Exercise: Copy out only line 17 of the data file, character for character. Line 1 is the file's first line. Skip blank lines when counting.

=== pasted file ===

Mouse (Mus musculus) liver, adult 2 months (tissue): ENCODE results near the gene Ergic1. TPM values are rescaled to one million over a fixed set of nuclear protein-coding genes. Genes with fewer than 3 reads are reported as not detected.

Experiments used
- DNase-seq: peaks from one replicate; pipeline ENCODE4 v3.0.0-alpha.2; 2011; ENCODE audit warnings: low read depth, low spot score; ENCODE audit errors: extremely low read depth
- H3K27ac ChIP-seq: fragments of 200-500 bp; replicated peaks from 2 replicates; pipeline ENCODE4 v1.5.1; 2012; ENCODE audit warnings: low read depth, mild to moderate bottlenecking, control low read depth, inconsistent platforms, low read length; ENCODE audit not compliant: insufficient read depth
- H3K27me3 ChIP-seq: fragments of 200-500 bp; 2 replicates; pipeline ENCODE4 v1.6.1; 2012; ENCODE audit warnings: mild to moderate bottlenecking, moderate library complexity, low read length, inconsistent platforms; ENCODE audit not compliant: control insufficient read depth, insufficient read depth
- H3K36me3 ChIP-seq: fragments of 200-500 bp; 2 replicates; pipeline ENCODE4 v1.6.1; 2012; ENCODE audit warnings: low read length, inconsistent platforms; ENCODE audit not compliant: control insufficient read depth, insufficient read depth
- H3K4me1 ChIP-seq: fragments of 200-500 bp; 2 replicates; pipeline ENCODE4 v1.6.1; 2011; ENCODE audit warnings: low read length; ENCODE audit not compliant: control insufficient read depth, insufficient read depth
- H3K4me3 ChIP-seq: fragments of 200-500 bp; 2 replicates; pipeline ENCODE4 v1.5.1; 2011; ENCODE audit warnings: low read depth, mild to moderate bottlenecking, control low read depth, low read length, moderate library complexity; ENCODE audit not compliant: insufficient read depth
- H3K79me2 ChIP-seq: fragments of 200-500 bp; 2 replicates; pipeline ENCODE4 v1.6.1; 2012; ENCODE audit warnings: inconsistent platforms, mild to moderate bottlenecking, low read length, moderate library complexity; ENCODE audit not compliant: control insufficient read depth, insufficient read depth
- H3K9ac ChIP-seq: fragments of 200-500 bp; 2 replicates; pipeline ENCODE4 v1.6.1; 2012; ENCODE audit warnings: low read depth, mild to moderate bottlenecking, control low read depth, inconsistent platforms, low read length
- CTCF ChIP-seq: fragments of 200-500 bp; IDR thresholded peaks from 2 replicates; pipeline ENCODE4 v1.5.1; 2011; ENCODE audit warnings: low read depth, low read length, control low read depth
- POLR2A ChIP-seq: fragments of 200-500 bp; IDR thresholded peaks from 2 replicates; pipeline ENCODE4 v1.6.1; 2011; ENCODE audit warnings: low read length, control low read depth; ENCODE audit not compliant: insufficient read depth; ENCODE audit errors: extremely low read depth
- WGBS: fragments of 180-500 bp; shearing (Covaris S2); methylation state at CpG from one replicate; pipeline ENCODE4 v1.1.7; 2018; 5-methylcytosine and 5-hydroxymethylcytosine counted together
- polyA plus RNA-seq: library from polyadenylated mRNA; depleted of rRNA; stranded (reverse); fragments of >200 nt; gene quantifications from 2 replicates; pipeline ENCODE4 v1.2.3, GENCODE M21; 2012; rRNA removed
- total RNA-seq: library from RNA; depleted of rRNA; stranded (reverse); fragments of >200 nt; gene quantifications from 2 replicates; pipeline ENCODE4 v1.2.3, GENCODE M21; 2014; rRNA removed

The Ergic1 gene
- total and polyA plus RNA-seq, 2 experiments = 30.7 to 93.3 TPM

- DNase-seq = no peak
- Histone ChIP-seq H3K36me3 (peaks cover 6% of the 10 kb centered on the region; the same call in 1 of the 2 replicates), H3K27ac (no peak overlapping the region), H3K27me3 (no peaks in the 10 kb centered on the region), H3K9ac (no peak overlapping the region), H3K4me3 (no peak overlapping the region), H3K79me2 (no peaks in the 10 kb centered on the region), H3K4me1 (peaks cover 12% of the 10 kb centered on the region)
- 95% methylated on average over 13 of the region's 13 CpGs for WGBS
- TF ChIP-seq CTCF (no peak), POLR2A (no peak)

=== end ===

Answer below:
- total and polyA plus RNA-seq, 2 experiments = 30.7 to 93.3 TPM